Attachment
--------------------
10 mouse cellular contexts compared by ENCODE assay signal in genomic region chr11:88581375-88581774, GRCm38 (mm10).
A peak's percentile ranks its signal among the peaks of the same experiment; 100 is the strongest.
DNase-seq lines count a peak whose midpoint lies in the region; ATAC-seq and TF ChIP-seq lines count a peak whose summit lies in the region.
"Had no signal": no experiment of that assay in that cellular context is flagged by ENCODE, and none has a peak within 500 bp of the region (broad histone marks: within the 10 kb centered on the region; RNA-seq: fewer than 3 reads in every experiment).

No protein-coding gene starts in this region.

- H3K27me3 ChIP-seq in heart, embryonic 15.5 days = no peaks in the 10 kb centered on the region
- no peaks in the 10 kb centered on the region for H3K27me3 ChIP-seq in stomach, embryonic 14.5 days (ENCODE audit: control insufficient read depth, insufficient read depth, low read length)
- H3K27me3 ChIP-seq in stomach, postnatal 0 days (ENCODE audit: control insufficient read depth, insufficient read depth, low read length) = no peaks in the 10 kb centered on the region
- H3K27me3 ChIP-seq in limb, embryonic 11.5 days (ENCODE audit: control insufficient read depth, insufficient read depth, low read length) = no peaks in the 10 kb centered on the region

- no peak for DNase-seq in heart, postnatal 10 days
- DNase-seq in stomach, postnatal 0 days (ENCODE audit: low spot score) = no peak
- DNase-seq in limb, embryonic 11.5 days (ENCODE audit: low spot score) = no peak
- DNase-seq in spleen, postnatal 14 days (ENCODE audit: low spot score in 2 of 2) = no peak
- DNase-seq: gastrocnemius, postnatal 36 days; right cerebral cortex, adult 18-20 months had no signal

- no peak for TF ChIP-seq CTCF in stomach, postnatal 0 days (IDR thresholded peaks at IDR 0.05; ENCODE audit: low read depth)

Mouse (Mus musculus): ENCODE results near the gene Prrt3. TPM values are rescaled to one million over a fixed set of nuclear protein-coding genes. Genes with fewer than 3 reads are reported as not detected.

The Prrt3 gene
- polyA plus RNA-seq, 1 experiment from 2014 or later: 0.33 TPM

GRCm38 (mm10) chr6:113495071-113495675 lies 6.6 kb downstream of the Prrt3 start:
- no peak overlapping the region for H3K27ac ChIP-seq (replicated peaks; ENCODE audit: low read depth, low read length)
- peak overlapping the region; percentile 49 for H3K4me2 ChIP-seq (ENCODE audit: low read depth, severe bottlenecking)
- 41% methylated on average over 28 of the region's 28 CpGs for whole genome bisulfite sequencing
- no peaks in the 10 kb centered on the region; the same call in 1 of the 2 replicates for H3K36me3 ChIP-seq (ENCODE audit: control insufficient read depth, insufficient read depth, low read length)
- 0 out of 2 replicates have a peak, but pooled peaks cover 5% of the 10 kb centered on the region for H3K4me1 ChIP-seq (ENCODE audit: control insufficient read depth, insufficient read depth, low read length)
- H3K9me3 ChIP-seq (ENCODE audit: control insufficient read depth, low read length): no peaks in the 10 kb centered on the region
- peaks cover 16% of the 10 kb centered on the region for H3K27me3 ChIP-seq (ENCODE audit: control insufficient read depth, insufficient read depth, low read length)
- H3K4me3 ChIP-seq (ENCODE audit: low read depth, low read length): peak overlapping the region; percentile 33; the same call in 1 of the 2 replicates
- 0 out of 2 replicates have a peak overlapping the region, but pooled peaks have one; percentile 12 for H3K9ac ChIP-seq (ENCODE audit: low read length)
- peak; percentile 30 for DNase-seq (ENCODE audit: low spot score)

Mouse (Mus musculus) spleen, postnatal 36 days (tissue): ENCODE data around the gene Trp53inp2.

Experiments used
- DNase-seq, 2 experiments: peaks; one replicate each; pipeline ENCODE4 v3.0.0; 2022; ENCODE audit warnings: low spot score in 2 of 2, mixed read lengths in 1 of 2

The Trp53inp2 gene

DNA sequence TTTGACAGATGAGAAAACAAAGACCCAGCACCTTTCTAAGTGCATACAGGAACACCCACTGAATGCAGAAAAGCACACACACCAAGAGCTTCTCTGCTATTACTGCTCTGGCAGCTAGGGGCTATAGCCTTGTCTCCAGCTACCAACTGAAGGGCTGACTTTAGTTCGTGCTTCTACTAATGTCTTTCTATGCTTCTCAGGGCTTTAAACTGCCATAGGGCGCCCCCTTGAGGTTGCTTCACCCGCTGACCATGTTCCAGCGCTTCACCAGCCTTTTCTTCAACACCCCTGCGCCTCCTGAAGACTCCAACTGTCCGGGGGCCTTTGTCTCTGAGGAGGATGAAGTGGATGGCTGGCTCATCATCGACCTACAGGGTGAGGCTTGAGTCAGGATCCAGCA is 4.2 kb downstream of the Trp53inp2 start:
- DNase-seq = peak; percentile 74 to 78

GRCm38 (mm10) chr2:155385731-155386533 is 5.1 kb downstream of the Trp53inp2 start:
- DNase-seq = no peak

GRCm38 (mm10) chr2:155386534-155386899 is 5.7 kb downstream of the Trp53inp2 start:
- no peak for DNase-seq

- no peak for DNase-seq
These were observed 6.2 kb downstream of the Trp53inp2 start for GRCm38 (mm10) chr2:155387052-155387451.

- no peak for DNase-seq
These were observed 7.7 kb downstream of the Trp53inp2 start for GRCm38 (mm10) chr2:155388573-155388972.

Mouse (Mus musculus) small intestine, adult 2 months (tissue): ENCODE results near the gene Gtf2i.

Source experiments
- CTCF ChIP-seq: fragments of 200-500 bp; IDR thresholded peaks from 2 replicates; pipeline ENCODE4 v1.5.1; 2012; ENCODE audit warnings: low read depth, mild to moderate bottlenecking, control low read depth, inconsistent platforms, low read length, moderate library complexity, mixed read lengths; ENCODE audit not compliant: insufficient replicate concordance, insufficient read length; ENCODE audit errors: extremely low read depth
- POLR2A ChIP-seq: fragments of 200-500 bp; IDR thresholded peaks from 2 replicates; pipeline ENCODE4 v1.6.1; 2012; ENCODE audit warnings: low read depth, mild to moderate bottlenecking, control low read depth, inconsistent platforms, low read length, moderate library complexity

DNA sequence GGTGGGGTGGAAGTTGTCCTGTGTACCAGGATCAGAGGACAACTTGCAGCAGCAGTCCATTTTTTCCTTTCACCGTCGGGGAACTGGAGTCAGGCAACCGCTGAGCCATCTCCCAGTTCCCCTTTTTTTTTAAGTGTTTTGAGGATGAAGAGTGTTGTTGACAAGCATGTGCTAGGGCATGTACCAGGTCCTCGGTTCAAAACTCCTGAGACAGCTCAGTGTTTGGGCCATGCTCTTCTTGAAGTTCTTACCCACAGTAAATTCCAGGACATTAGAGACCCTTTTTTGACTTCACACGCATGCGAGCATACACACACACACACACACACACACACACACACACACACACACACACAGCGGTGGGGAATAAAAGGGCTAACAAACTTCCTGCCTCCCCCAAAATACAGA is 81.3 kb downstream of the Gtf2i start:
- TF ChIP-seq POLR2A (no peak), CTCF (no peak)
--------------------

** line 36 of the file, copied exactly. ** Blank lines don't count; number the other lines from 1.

GRCm38 (mm10) chr2:155385731-155386533 is 5.1 kb downstream of the Trp53inp2 start: